S’pore a target in Dec 4 strike plan
Newly-found document reveals terror plans for KL, Jakarta too
Three-men terrorist teams working with members of the militant Jemaah Islamiah (JI) group were planning synchronised attacks in Singapore, Malaysia and Indonesia last December according to a 15-page document uncovered by intelligence sources here.
The document titled “Jihad Operation in Asia”, a copy of which was obtained by The Straits Times, revealed the makings of a conspiracy to inflict damage on American diplomatic missions and installations two months before security and intelligence agencies foiled the plot.
D-Day was Dec 4 last year, when the terrorist teams – codenamed Jibril and working with the Al-Qaeda-linked JI group – were supposed to have detonated satchels containing C-4 explosives in United States embassy compounds in Singapore, Kuala Lumpur and Jakarta.
“This document is about as close as you will get to a smoking gun regarding Indonesian links to Middle-eastern terrorists,” an American analyst said here.
The document, of which there are also Indonesian and Arabic versions, was signed by JI chairman Abu Hanafiah and secretary Fikri Sugondo – both of whom are believed to be using aliases, like most of the other operatives whose names are mentioned.
The rationale and plans for the attacks stemmed from a JI leadership meeting on Sept 28, more than a week before the US-led strikes on Afghanistan.
The group took the view that Islam was in danger from American and Jewish “political and military aggression” following theSept 11 attacks in New York and Washington.
“By hunting Osama bin Laden and Al-Qaeda, they justify the murder of innocent children and women in Afghanistan. This is all part of the US and Jewish strategy to destroy Islam,” the document said.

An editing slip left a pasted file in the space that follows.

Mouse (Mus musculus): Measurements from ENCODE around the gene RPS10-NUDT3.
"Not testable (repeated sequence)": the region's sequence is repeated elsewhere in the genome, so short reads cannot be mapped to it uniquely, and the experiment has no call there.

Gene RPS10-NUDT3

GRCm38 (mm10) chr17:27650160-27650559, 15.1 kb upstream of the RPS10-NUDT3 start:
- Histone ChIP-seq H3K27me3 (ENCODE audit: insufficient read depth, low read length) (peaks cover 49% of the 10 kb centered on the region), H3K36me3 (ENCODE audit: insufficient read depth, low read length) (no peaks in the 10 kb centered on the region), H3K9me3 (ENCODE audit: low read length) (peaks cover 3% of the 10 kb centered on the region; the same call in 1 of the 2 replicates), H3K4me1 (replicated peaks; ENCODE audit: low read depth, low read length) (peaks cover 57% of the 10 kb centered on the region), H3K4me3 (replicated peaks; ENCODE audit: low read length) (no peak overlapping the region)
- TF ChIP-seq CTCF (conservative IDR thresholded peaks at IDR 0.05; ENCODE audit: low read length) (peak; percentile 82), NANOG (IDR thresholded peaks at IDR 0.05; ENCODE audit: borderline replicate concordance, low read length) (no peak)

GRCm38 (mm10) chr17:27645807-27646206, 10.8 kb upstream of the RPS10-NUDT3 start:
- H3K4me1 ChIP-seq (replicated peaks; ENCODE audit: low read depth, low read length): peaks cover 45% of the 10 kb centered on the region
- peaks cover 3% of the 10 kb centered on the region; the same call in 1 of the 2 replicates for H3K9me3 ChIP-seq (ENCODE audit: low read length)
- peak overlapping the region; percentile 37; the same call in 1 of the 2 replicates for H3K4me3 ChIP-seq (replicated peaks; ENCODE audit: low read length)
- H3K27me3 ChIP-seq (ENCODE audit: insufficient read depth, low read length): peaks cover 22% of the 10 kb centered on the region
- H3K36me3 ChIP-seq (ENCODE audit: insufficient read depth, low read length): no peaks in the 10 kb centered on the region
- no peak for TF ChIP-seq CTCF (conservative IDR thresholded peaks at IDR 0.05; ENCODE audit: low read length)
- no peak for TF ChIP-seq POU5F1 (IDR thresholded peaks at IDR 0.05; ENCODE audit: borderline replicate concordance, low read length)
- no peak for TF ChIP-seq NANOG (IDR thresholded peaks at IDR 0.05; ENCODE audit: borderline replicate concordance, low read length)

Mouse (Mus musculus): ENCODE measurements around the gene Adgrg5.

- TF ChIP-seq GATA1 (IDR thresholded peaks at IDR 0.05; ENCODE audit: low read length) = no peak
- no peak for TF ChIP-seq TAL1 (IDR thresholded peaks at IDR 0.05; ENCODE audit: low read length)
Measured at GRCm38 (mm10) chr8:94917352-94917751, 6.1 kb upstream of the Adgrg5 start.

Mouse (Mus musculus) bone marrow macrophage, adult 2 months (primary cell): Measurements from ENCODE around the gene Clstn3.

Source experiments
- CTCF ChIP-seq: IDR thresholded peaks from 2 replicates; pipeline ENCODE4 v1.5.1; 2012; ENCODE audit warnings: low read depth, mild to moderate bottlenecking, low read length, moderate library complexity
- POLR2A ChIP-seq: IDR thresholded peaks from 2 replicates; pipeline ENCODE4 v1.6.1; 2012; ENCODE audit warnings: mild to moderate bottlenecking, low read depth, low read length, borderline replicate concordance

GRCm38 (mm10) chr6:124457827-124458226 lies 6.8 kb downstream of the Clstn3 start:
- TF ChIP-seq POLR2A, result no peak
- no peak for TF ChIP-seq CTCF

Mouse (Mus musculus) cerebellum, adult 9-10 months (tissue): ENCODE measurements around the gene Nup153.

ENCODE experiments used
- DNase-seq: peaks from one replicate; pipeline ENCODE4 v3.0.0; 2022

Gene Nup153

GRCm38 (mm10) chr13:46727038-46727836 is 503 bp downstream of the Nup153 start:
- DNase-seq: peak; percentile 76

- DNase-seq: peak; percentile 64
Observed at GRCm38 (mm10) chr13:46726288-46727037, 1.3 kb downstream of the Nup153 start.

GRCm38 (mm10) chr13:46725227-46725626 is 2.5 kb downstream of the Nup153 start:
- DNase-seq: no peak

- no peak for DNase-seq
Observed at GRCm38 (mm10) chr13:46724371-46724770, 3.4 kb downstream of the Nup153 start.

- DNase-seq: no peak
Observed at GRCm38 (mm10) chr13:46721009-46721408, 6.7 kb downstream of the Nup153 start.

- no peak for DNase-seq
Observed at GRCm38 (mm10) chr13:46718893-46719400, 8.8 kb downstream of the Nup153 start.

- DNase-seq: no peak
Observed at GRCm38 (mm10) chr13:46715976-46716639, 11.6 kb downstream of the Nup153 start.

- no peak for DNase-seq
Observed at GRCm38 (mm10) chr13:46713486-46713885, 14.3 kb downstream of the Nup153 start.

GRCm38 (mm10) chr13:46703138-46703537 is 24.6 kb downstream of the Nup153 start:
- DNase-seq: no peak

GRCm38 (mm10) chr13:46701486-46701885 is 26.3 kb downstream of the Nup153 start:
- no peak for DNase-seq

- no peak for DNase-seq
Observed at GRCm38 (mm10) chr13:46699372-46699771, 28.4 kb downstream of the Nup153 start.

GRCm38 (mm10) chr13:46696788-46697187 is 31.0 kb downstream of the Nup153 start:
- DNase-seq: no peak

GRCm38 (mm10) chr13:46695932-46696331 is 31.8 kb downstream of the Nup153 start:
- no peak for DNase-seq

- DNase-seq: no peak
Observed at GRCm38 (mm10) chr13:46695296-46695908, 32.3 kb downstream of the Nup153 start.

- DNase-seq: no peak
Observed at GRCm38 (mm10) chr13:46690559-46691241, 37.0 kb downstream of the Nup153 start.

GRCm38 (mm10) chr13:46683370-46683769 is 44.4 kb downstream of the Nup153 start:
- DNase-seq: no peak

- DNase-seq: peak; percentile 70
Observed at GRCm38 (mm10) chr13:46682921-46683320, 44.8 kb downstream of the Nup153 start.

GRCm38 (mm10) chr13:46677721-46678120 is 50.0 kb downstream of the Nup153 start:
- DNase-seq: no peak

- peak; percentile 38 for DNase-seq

“They have declared a crusade … It is time for us to engage in a holy war to eradicate the Jewish ‘satans’ in Singapore, Malaysia and Indonesia … They will face a wave of violence in their societies, especially Americans who reside there.”
The aim appears to have been to destabilise the US with more attacks against them in foreign territories.
This would shift Washington’s focus from Afghanistan towards Asia – a move that would help gel Islamic solidarity in the region.
A JI source who declined to be named and is believed to be operating under three aliases, told The Straits Times: “We are doing this out of solidarity for our Islamic brothers in Afghanistan.”
The document also mentions the name of Fathur Rohman – the bombmaker arrested in Manila on Jan 15. Another name which surfaced was Abdussalam bin Abu Thalib, identified as the leader of JI Malaysia.
Indonesian cleric Abu Bakar Bashir has thus far been identified as one who had a key role in the JI’s activities in Malaysia. But the 64-year-old, questioned recently by Indonesian police, has denied having any links to Al-Qaeda or regional terror networks.
The Straits Times understands Indonesian intelligence officers found the document in Solo last October.
Some believe that factional rivalry in the state intelligence agency might have meant that only a small group of officers – those opposed to intelligence cooperation with Washington – were aware of the document’s existence and decided to keep it secret.